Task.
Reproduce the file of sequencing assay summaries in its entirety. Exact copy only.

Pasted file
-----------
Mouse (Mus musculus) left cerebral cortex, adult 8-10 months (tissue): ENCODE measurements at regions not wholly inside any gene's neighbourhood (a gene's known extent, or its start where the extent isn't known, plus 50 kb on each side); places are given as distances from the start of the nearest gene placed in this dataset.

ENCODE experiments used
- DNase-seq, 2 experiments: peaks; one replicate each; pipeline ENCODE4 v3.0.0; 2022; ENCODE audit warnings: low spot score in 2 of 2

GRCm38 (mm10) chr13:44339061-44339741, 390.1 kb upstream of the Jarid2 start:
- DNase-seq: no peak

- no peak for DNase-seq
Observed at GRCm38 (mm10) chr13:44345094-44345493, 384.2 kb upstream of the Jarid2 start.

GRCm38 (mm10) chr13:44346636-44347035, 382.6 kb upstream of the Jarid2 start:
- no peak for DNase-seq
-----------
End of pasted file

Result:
Mouse (Mus musculus) left cerebral cortex, adult 8-10 months (tissue): ENCODE measurements at regions not wholly inside any gene's neighbourhood (a gene's known extent, or its start where the extent isn't known, plus 50 kb on each side); places are given as distances from the start of the nearest gene placed in this dataset.

ENCODE experiments used
- DNase-seq, 2 experiments: peaks; one replicate each; pipeline ENCODE4 v3.0.0; 2022; ENCODE audit warnings: low spot score in 2 of 2

GRCm38 (mm10) chr13:44339061-44339741, 390.1 kb upstream of the Jarid2 start:
- DNase-seq: no peak

- no peak for DNase-seq
Observed at GRCm38 (mm10) chr13:44345094-44345493, 384.2 kb upstream of the Jarid2 start.

GRCm38 (mm10) chr13:44346636-44347035, 382.6 kb upstream of the Jarid2 start:
- no peak for DNase-seq